Reflections on Suffering and Unanswered Prayer

Suffering is a hard thing to endure. It causes us to question and reflect on a lot of things. It can make us feel mad at God, hate God, and even come to believe that He doesn’t exist. When I talk to someone that doesn’t believe in God or is struggling with believing in God, most of the time it is connected to some suffering that either they endured or someone they loved endured, which they prayed to God that He would end, and He didn’t. They feel like God ignored, forgot about, or abandoned them, which makes them ask the question, what is the use in God and in praying to Him? If the only being powerful enough to end my suffering won’t do it, then why believe in Him and why would anybody need Him? To be direct, they asked God for something and He didn’t give them what they wanted, so the conclusion that they come to is… well he must not be real. 

When I was a kid, my mom took my brother and I to the local donut shop and told us kids that we could pick out two donuts. But I had a problem with this proposal… I wanted three. So I fought and demanded three, and my mom kept telling me, “no, you can only have two.” But I kept fighting, and eventually, my mom said to me, “you either get two or you don’t get any.” So I didn’t get any, and I sat in the corner crying and throwing a fit because I could not accept two measly donuts. While I’m throwing a fit, donut-less, my brother is sitting across from me enjoying his two. I could not be grateful, which left me with nothing; he could, and got to enjoy something. Joy cannot live without gratefulness.

I think we can all agree that no mother owes their kids donuts, especially not three. And in the same way, God does not owe us anything. We are not entitled to a pain-free life where all our friends and family live to be 120 years old. God gives us a loving family and friends, and when one dies, instead of being thankful for the time we had with them, we often slam our fists and demand they be given a longer life. We look up to God and shout, “how dare you take them away from me? How could you let this happen?” It sounds a lot like the kid at the donut shop that cannot be grateful for being allowed two donuts but demands three instead. God gave us life, with people we love that make it worth living, and we were not entitled to or owed any of it. Who are we to make these foolish demands, shake our fists at him, and then come to the silly conclusion that He must not be real because He didn’t give us what we wanted?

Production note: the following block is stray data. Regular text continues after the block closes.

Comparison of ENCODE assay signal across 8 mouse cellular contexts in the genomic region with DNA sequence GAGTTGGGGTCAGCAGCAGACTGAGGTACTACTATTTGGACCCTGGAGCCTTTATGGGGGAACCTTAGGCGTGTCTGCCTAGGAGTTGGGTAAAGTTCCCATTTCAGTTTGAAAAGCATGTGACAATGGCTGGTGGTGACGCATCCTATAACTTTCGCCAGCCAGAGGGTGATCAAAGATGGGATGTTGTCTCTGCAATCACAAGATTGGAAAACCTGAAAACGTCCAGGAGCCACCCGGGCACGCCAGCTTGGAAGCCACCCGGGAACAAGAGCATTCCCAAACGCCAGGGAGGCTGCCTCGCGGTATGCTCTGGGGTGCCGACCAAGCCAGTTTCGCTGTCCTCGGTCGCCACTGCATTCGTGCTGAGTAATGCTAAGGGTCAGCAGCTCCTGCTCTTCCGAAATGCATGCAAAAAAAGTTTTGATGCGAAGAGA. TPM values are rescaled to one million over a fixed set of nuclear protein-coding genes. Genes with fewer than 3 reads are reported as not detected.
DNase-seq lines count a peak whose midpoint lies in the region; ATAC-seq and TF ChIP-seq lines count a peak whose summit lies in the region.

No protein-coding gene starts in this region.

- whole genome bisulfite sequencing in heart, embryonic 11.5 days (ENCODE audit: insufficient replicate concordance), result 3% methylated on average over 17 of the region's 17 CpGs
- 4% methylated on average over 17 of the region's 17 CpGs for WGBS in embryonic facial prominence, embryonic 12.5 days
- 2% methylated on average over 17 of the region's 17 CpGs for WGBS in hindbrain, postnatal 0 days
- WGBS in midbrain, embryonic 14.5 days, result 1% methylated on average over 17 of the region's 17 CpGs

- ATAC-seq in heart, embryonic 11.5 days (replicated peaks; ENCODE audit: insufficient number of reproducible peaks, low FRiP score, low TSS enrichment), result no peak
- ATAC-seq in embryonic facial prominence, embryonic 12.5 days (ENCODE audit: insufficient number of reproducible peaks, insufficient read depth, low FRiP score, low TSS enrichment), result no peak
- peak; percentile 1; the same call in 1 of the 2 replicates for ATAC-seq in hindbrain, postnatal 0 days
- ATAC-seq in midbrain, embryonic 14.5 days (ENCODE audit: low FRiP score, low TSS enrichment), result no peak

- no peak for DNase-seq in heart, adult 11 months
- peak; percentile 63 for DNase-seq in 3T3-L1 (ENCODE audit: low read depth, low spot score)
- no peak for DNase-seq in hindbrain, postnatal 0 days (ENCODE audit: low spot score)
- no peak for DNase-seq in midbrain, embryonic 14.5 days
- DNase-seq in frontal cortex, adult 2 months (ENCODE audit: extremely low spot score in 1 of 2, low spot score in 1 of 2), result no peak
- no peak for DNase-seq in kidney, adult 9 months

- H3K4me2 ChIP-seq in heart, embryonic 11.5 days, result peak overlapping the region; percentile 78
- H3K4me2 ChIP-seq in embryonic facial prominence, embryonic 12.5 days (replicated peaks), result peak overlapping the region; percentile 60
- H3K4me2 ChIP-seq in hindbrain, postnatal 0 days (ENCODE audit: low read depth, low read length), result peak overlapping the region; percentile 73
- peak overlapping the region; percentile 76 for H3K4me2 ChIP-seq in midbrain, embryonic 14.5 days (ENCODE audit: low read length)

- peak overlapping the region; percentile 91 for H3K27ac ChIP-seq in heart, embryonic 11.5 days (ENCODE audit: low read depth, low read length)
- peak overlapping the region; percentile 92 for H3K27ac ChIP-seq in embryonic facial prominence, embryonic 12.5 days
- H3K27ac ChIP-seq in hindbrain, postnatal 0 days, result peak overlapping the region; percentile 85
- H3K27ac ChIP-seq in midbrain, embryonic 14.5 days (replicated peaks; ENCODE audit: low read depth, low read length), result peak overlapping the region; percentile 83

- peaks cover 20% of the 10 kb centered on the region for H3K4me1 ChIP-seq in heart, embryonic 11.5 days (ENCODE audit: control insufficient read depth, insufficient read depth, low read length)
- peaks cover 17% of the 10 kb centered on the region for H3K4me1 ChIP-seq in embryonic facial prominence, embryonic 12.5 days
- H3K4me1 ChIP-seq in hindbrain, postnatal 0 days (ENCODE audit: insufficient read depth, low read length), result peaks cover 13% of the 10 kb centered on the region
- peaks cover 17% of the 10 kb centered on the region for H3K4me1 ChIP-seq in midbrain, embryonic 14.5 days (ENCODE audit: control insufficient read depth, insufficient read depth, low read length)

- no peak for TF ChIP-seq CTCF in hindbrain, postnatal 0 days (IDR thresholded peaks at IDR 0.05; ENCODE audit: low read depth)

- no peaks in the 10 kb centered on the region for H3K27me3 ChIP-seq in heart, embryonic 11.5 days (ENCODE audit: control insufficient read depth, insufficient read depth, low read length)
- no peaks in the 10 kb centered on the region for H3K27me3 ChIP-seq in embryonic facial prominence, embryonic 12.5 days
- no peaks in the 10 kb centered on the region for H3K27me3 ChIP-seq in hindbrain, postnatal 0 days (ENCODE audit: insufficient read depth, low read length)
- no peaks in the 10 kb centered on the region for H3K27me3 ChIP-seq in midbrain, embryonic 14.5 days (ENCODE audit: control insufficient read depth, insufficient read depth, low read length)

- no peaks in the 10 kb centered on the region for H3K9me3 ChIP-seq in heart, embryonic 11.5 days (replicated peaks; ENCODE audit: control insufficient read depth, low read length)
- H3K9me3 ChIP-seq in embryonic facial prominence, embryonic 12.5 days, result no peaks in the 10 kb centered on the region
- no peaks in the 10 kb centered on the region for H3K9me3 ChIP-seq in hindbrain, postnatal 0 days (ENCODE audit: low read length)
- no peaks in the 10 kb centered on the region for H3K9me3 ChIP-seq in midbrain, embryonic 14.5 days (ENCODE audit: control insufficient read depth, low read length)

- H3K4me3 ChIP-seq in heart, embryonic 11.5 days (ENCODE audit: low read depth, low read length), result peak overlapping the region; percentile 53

When we get mad at God because of unanswered prayer or because life didn’t work out the way they wanted it to, we are acting like the kid throwing a fit at the store because their parents said no to buying them the toy or cereal that they wanted. Choosing not to believe in God for the same reasons is like the kid that says he hates his mom because she won’t let him eat ice cream before dinner. Being told ‘no’ never seems to get easy. As adults, we may not cry and throw a fit at the donut shop or department store anymore, but we still have our own kind of tantrums. Now we get mad at God for not making life work out the way we want it to, and if we really want to stick it to him, we’ll say he is not even real. 

Dealing with pain, suffering, and death never gets easy. And I know all this talk about donuts and tantrums makes the matter sound simple and insensitive, but it never is all that simple is it? There are always lots of emotions, tears, and questions. My first experience with the injustice of death and the “How, God, could you let this happen?” I was 16, and one of my good friends died of an unfortunate accident. Frankie Aguirre was his name, and everybody loved Frankie. He was the most articulate, well mannered, “had his stuff together,” of all my friends. He was the only one that was thinking about college and going to Harvard and whatnot when everyone else was just thinking about skateboarding. He was also the only skateboarder I have ever heard of that was on the honor-roll and taking honors classes. My mom and I still talk about him and how sad his death was. My mom, along with all the other parents, loved Frankie. He was one of the few friends I had that could hold a conversation with an adult. Frankie would have gone far in life, and done a lot of good. He was someone that everyone knew was going to be somebody someday, and how sad it is that he was taken so soon. His poor parents had to bury their 17-year-old son, with so much promise and potential, and never got to see what kind of man he would become. His death is one of the most heart-wrenching experiences I have ever had, and for a lot of people that knew Him, it is hard not to ask the questions, “God, how could you let this happen? Are you even real? He would have done so much good, Why God?” But I have to remember, God didn’t owe us Frankie’s life, and I need to be grateful for the time I had with him. It is hard not to be mad at God and question why he lets people die so soon and makes parents bury their 17-year-old kids. But life never makes much sense, does it? Trying to make sense of everything in this cold, dark world can make someone go insane. We can choose to either be grateful or angry, and life will go on as it always has regardless.

Death and suffering often feels like an injustice that is occurring to us and the people we care about. We hope and pray that our “just” God will take the pain away and make everything right, but it doesn’t always work out that way. We won’t ever know why God lets these kinds of things happen, and they will never make logical sense. We have to remember to be grateful for what we have been given instead of angry for what feels like has been taken away from us. Life will never be fair, and it will never make sense. Be grateful for those good things that God never owed us, for we never know when they could be gone. 

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